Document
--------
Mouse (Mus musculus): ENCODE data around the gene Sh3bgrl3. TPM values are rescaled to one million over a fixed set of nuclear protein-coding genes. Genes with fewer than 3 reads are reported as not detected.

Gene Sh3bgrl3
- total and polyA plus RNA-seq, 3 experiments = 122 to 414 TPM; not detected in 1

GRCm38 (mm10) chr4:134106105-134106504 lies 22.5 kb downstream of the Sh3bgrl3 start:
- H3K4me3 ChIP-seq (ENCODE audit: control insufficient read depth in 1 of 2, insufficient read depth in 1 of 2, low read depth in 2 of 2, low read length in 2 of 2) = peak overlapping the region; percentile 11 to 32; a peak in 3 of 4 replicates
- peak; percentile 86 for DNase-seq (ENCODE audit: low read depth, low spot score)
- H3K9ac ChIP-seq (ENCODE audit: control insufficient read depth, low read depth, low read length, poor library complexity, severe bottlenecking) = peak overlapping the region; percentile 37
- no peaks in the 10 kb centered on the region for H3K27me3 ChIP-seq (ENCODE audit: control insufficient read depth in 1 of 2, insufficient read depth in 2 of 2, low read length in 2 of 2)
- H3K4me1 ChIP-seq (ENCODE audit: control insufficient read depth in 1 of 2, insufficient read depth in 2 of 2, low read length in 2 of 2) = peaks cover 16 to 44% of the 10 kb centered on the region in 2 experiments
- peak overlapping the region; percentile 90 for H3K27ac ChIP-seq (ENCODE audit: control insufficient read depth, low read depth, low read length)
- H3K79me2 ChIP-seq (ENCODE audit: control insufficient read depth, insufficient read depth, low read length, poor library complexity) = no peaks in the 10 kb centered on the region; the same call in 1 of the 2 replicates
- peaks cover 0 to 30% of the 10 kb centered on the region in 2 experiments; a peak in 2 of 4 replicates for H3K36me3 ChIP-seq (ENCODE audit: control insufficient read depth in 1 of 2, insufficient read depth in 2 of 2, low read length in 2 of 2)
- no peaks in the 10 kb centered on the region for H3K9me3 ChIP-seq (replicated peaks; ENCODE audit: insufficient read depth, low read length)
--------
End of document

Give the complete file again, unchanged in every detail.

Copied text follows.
Mouse (Mus musculus): ENCODE data around the gene Sh3bgrl3. TPM values are rescaled to one million over a fixed set of nuclear protein-coding genes. Genes with fewer than 3 reads are reported as not detected.

Gene Sh3bgrl3
- total and polyA plus RNA-seq, 3 experiments = 122 to 414 TPM; not detected in 1

GRCm38 (mm10) chr4:134106105-134106504 lies 22.5 kb downstream of the Sh3bgrl3 start:
- H3K4me3 ChIP-seq (ENCODE audit: control insufficient read depth in 1 of 2, insufficient read depth in 1 of 2, low read depth in 2 of 2, low read length in 2 of 2) = peak overlapping the region; percentile 11 to 32; a peak in 3 of 4 replicates
- peak; percentile 86 for DNase-seq (ENCODE audit: low read depth, low spot score)
- H3K9ac ChIP-seq (ENCODE audit: control insufficient read depth, low read depth, low read length, poor library complexity, severe bottlenecking) = peak overlapping the region; percentile 37
- no peaks in the 10 kb centered on the region for H3K27me3 ChIP-seq (ENCODE audit: control insufficient read depth in 1 of 2, insufficient read depth in 2 of 2, low read length in 2 of 2)
- H3K4me1 ChIP-seq (ENCODE audit: control insufficient read depth in 1 of 2, insufficient read depth in 2 of 2, low read length in 2 of 2) = peaks cover 16 to 44% of the 10 kb centered on the region in 2 experiments
- peak overlapping the region; percentile 90 for H3K27ac ChIP-seq (ENCODE audit: control insufficient read depth, low read depth, low read length)
- H3K79me2 ChIP-seq (ENCODE audit: control insufficient read depth, insufficient read depth, low read length, poor library complexity) = no peaks in the 10 kb centered on the region; the same call in 1 of the 2 replicates
- peaks cover 0 to 30% of the 10 kb centered on the region in 2 experiments; a peak in 2 of 4 replicates for H3K36me3 ChIP-seq (ENCODE audit: control insufficient read depth in 1 of 2, insufficient read depth in 2 of 2, low read length in 2 of 2)
- no peaks in the 10 kb centered on the region for H3K9me3 ChIP-seq (replicated peaks; ENCODE audit: insufficient read depth, low read length)